The Scottish poet Robert Burns is recognized for saying, "There is no such uncertainty as a sure thing." This certainly held true on Monday night in Milwaukee. As background, after playing quarterback for the National Football League's Green Bay Packers for 18 years, Aaron Rodgers signed a contract this past year to play with the New York Jets. The Jets season opener was on Monday night.
A tremendous amount of excitement in New York surrounded the team, which has struggled for decades. Now, they have one of the greatest quarterbacks of all time. In Wisconsin, however, some Packers fans were not as pleased about his move to the Jets. At Jack’s American Pub in Milwaukee, the owners promoted that they would pay the bar tabs for all patrons on any night when the Jets lost their game.
On Monday night, on the fourth play of the game, Rodgers was injured in what turned out to be a season-ending injury. The Jets were playing the Buffalo Bills, one of the better teams in the league. At Jack’s American Pub, patrons began running up their bar tabs as soon as Rodgers went down in anticipation that there was no way that the Jets could win the game without their best player. Unfortunately for them, the Jets went on to win the game, and all those patrons had to pay those large bar tabs.
We’ve all either heard or said something that starts with "everyone knows." Over the past few years, I’ve heard hundreds of people say that "everyone knows there will be a recession" and back in 1999 when "everyone knows tech stocks are not risky."
I’ve learned from experience that when everyone knows, no one knows. Perhaps a better phrase to live by is "never say never."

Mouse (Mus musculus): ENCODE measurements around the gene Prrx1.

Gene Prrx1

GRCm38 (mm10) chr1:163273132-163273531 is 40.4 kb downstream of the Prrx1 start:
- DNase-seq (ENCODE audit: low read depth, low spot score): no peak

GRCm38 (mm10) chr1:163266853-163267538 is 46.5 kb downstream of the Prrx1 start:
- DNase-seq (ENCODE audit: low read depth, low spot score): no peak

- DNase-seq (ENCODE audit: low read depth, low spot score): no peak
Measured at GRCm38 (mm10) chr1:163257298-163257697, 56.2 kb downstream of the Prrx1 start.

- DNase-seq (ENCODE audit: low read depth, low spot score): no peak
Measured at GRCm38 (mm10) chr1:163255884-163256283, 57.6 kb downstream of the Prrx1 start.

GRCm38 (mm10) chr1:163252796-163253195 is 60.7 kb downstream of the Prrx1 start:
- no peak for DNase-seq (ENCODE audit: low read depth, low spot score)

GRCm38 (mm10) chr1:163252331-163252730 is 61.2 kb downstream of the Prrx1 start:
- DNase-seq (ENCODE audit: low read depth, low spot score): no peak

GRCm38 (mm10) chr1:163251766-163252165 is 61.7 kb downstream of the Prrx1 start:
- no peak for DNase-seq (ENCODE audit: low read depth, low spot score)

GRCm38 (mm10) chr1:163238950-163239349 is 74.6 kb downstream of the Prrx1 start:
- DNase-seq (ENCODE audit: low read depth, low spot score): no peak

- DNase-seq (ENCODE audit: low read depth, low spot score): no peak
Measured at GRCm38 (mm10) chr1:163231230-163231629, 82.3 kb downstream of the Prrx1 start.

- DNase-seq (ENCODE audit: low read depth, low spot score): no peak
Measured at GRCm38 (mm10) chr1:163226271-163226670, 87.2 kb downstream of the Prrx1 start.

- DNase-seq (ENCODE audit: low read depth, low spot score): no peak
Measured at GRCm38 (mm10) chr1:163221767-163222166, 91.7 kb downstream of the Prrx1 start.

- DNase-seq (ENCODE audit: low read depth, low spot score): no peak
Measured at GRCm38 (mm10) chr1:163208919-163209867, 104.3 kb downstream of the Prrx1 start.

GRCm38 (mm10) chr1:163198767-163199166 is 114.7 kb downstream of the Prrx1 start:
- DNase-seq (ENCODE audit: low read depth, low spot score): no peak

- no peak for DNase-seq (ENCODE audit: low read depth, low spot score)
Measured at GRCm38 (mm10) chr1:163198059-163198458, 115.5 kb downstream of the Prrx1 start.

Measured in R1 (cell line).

Take care and stay safe.
The Secret Hours by Mick Herron
Two years ago, a hostile Prime Minister launched the Monochrome inquiry, investigating "historical over-reaching" by the British Secret Service. Monochrome’s mission was to ferret out any hint of misconduct by any MI5 officer—and allowed Griselda Fleet and Malcolm Kyle, the two civil servants seconded to the project, unfettered access to any and all confidential information in the Service archives in order to do so.
But MI5’s formidable First Desk did not become Britain’s top spy by accident, and she has successfully thwarted the inquiry at every turn. Now the administration that created Monochrome has been ousted, the investigation is a total bust—and Griselda and Malcolm are stuck watching as their career prospects are washed away by the pounding London rain.
Until the eve of Monochrome’s shuttering, when an MI5 case file appears without explanation. It is the buried history of a classified operation in 1994 Berlin—an operation that ended in tragedy and scandal, whose cover-up has rewritten thirty years of Service history.